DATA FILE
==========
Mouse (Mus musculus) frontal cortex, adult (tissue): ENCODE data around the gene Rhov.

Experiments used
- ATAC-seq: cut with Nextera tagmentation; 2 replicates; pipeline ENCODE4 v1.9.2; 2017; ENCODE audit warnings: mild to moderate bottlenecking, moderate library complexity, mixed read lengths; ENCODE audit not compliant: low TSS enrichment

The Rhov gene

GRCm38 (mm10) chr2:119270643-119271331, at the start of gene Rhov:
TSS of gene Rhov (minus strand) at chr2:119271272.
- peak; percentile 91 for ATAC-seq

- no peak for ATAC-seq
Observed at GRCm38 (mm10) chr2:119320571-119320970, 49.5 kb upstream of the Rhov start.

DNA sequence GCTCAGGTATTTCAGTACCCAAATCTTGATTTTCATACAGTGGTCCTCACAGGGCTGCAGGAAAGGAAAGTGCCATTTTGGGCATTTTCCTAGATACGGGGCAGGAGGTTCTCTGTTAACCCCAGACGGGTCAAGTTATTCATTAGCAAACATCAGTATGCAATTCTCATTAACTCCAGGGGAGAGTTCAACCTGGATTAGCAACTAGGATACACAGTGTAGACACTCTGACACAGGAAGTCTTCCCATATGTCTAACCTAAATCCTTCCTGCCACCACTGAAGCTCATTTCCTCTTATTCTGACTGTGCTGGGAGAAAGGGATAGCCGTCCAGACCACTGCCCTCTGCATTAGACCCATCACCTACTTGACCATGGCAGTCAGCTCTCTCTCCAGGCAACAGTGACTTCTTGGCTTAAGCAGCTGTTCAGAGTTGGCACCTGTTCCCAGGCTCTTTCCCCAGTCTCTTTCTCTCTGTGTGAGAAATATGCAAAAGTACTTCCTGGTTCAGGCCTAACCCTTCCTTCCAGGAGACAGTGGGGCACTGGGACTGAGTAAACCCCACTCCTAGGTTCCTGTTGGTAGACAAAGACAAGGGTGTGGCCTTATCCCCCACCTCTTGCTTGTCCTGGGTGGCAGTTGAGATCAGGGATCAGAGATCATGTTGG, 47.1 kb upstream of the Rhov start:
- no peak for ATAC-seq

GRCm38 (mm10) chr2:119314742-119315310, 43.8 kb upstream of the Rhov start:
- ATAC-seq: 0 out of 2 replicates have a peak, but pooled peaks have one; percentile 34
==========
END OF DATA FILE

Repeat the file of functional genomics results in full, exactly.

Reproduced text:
Mouse (Mus musculus) frontal cortex, adult (tissue): ENCODE data around the gene Rhov.

Experiments used
- ATAC-seq: cut with Nextera tagmentation; 2 replicates; pipeline ENCODE4 v1.9.2; 2017; ENCODE audit warnings: mild to moderate bottlenecking, moderate library complexity, mixed read lengths; ENCODE audit not compliant: low TSS enrichment

The Rhov gene

GRCm38 (mm10) chr2:119270643-119271331, at the start of gene Rhov:
TSS of gene Rhov (minus strand) at chr2:119271272.
- peak; percentile 91 for ATAC-seq

- no peak for ATAC-seq
Observed at GRCm38 (mm10) chr2:119320571-119320970, 49.5 kb upstream of the Rhov start.

DNA sequence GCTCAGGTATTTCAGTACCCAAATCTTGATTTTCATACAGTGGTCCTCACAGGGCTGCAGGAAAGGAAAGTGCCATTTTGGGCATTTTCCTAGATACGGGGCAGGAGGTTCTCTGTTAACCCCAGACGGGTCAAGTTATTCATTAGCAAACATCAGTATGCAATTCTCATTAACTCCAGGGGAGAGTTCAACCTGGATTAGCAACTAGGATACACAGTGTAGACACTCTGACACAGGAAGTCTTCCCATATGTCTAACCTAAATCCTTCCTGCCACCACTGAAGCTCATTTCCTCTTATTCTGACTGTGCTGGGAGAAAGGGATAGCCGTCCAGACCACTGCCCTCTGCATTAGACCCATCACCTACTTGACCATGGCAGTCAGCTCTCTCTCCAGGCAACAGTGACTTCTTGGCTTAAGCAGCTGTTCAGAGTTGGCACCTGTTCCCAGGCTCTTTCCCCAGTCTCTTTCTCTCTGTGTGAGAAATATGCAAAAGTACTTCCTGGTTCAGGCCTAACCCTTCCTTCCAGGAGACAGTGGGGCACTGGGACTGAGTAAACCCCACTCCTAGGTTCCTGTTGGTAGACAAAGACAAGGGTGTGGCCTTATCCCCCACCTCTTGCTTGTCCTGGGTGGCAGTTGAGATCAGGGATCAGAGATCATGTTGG, 47.1 kb upstream of the Rhov start:
- no peak for ATAC-seq

GRCm38 (mm10) chr2:119314742-119315310, 43.8 kb upstream of the Rhov start:
- ATAC-seq: 0 out of 2 replicates have a peak, but pooled peaks have one; percentile 34